The Google AMP project will join the incubation program of the OpenJS Foundation, which is part of the Linux Foundation.
AMP, which originally represented accelerated mobile pages, although no more, was launched in 2015, apparently to accelerate page load on smartphones. The technology includes AMP HTML, which is a set of web components with optimized performance, and AMP Cache, which serves validated AMP pages. Most AMP pages are served by the Google AMP cache.
AMP looks like something like a land grab from Google and has been controversial. While better performance is welcome, having to support AMP HTML is also a burden for publishers and a restriction for web design, especially since Google’s guidelines state that “users should be able to experience the same content and complete the same actions on the AMP pages than on the corresponding canonical pages, where possible. "AMP support is optional, although if Google search prioritizes the AMP pages, publishers have few options.
In September 2018 , the AMP project announced an "open government model" in which decisions are made by the steering committee and a "wider variety of voices" have something to say in the direction of the project. The announcement included "exploring the transfer of AMP to a base. "
That move will now take place. Google's chief engineer, Malte Ubl, co-founder of the AMP project, announced last week that" AMP is joining l OpenJS Foundation incubation program ". This means that the project will join the foundation once several incorporation tasks have been completed. Ubl adds that Google will continue to finance the project, through the foundation, and that "the team of Google employees who contribute full-time to the AMP open source project will also continue to do so."
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In the frequently asked questions here it is said that the movement is a response to the "concerns of communities around [the project’s] ties with Google, as well as concerns about scaling the project."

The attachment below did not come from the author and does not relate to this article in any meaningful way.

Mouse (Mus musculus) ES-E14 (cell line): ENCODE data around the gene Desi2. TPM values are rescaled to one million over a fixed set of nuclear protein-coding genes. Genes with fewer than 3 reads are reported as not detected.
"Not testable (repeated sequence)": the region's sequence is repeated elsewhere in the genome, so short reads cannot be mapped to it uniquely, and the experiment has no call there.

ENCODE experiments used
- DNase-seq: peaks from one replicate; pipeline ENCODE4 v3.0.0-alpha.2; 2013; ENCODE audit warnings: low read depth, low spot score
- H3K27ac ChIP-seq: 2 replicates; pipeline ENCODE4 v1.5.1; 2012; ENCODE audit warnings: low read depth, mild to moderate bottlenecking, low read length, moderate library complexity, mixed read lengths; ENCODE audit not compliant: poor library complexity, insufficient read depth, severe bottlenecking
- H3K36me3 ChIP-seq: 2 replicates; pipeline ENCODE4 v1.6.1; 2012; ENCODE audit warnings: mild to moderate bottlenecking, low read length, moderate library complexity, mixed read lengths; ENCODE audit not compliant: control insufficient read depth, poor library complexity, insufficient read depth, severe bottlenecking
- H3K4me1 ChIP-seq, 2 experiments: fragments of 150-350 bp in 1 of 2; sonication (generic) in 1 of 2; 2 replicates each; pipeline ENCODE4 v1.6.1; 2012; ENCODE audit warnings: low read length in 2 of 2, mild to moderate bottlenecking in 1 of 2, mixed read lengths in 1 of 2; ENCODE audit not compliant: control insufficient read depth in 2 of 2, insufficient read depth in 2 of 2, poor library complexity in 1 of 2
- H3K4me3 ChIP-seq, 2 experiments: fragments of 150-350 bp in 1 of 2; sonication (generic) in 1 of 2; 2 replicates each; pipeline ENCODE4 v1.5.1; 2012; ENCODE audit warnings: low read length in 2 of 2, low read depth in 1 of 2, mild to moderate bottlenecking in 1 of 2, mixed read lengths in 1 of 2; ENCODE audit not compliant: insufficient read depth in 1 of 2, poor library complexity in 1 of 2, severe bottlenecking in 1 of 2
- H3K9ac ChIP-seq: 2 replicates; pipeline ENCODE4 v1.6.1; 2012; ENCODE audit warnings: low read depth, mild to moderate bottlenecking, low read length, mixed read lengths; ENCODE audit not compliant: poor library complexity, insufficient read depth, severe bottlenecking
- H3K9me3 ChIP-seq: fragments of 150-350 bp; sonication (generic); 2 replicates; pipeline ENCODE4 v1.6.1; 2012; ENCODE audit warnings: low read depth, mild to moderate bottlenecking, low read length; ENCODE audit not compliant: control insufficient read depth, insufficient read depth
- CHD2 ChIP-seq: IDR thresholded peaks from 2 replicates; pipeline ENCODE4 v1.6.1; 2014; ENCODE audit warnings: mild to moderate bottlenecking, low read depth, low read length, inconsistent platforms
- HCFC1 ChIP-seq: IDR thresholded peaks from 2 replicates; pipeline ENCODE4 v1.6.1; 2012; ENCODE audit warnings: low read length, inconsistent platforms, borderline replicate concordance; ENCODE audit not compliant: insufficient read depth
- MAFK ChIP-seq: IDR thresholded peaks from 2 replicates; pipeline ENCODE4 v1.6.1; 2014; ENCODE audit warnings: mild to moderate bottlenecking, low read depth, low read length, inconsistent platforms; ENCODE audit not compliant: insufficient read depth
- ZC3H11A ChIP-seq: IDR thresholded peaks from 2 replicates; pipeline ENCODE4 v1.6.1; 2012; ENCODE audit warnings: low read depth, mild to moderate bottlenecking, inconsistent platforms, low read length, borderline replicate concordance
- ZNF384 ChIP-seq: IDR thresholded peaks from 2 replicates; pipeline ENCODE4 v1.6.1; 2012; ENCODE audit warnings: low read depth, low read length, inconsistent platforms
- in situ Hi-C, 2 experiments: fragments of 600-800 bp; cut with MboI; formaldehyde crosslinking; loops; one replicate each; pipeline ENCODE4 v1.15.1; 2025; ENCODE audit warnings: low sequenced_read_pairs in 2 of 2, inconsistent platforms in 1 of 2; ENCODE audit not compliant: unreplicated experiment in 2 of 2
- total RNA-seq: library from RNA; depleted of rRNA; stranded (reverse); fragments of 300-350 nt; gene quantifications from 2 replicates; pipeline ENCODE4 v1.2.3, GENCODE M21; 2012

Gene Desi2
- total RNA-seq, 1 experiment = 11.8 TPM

There are good words about the commitment of "a strong website opened for the first time by the user forever", but frequently asked questions also indicate that "AMP runtime is currently hosted on the same infrastructure as the AMP cache of Google "and that" currently, only former or current Google employees have commitment rights. "
Frequently asked questions are answered by saying that "the ultimate goal is to separate the AMP runtime from the Google AMP cache" and that "more than one inclusive or base contributor" is anticipated in the future.
It is also worth noting that Google is a platinum member of the OpenJS Foundation and its parent The Linux Foundation, which means it provides significant financial support, so you can still expect the advertising giant to have something of influence on the governance of MPA.
Some of the fears about AMP dissipated in January 2018 when it was announced that publisher URLs, instead of Google URLs, would be displayed for AMP pages loaded from the cache.
By placing Technology in the hands of a foundation is a positive move, it does not change the way Google can prioritize AMP pages in search results and therefore ensures that publishers have to support the standard. ®
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